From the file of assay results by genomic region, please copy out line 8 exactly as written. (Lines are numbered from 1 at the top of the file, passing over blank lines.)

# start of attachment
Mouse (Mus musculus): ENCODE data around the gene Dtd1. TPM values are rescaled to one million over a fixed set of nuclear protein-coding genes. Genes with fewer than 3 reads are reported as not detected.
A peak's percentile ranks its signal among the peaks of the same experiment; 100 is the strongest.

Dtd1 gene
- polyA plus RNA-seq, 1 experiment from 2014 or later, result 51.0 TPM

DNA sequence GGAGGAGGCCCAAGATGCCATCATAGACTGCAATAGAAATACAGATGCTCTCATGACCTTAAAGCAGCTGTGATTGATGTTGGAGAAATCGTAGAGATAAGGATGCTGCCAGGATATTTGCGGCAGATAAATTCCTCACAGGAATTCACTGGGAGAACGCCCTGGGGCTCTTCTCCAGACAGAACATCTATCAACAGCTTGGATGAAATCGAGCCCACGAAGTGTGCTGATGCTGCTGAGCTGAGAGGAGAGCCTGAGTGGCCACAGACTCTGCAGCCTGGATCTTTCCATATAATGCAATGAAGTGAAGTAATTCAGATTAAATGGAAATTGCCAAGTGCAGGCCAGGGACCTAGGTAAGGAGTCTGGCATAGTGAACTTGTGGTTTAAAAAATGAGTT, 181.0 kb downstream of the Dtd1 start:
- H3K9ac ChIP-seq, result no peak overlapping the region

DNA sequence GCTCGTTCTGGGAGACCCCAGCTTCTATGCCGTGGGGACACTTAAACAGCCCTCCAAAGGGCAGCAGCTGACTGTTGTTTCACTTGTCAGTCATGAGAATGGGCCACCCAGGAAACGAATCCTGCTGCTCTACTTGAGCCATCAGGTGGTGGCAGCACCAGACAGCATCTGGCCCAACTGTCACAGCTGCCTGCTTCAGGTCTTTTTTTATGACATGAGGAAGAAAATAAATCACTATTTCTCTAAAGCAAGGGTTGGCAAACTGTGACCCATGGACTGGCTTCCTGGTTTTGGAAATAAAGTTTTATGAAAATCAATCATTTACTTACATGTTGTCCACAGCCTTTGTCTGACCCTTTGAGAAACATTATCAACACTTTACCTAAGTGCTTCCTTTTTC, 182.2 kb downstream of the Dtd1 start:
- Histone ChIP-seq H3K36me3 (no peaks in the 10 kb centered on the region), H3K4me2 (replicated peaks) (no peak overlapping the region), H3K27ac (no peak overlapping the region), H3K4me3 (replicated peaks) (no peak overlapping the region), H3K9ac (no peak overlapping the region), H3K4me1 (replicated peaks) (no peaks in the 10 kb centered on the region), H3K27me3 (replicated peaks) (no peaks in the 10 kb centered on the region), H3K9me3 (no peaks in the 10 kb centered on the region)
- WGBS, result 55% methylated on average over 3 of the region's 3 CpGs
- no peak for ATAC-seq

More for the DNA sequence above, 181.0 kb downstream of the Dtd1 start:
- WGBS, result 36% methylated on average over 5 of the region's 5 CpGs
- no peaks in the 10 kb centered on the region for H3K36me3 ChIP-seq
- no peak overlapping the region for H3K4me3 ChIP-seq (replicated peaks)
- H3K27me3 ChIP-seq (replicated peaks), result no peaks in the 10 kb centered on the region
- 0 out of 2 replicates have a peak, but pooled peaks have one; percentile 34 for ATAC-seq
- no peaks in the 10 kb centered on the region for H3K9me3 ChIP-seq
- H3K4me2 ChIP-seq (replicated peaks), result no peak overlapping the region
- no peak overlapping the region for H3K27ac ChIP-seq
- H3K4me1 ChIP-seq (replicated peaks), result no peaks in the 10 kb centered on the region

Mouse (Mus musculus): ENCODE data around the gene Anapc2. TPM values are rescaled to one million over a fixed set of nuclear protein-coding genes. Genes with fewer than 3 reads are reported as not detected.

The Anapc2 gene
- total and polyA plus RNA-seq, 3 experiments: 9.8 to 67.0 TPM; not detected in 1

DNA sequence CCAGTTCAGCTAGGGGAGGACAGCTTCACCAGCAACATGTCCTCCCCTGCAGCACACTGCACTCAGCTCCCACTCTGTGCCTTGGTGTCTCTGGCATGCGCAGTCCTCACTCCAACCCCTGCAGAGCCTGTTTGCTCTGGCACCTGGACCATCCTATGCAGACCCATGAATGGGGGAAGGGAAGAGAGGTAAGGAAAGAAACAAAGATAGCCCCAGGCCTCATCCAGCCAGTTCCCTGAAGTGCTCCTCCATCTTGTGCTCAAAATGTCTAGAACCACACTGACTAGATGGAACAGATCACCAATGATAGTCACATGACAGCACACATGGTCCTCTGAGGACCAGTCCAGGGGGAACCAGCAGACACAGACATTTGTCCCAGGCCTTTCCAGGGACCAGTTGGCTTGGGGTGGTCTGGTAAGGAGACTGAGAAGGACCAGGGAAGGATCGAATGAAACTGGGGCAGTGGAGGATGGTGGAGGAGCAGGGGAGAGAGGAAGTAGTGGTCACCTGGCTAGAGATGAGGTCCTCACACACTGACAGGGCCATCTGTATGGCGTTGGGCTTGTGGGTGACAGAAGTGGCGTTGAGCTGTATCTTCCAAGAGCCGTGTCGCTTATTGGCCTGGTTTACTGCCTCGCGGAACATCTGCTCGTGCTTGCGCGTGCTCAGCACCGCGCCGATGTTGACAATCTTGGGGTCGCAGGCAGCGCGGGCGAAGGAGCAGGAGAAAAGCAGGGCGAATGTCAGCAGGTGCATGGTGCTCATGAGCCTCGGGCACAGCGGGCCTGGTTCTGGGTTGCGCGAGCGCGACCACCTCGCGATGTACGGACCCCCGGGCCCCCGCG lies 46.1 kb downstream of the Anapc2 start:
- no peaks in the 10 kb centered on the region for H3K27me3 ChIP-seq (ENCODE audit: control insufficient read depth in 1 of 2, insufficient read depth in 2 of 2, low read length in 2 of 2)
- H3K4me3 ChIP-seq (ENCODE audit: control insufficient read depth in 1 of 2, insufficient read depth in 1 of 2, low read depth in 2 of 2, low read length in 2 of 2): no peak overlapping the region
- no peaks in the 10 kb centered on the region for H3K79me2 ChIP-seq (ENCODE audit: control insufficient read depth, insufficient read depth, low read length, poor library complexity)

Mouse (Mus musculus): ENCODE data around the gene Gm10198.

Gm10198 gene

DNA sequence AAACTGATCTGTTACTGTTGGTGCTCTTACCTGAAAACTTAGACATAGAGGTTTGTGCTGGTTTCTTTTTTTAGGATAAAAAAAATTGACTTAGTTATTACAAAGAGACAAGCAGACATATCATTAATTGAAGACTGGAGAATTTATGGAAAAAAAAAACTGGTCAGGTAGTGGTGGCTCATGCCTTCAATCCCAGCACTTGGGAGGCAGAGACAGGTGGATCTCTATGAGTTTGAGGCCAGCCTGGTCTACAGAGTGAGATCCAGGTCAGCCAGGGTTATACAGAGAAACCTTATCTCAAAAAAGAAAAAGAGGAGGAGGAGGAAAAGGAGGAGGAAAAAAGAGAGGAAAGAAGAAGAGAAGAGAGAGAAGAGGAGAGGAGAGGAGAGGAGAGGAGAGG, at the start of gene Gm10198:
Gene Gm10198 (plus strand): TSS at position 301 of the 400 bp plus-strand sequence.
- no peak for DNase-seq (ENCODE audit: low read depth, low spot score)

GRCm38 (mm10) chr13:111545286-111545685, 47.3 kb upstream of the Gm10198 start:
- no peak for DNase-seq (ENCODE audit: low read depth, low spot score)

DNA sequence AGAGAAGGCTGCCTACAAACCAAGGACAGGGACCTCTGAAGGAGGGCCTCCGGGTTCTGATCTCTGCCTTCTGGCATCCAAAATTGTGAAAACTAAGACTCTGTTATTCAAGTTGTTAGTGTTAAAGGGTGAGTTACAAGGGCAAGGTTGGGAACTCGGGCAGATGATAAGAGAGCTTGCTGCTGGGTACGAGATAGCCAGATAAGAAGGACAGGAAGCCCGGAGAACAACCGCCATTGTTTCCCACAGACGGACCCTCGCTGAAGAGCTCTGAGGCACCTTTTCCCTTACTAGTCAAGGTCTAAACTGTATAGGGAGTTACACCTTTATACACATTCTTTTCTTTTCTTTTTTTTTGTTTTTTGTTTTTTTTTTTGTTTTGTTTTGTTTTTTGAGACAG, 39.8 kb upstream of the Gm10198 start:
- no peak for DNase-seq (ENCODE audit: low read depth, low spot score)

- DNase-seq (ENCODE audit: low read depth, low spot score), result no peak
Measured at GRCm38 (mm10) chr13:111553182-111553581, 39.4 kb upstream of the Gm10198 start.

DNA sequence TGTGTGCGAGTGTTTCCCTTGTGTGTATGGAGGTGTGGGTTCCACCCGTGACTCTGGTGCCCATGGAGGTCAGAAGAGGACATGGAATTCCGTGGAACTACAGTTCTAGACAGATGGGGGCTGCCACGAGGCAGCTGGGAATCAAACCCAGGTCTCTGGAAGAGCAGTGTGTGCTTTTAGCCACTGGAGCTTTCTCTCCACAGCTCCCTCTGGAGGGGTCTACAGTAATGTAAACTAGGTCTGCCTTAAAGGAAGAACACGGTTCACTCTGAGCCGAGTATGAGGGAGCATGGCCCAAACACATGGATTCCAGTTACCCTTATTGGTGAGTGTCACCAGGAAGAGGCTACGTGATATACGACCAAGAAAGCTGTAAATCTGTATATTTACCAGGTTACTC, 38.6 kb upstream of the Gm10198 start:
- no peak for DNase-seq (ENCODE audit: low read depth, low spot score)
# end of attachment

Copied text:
- Histone ChIP-seq H3K36me3 (no peaks in the 10 kb centered on the region), H3K4me2 (replicated peaks) (no peak overlapping the region), H3K27ac (no peak overlapping the region), H3K4me3 (replicated peaks) (no peak overlapping the region), H3K9ac (no peak overlapping the region), H3K4me1 (replicated peaks) (no peaks in the 10 kb centered on the region), H3K27me3 (replicated peaks) (no peaks in the 10 kb centered on the region), H3K9me3 (no peaks in the 10 kb centered on the region)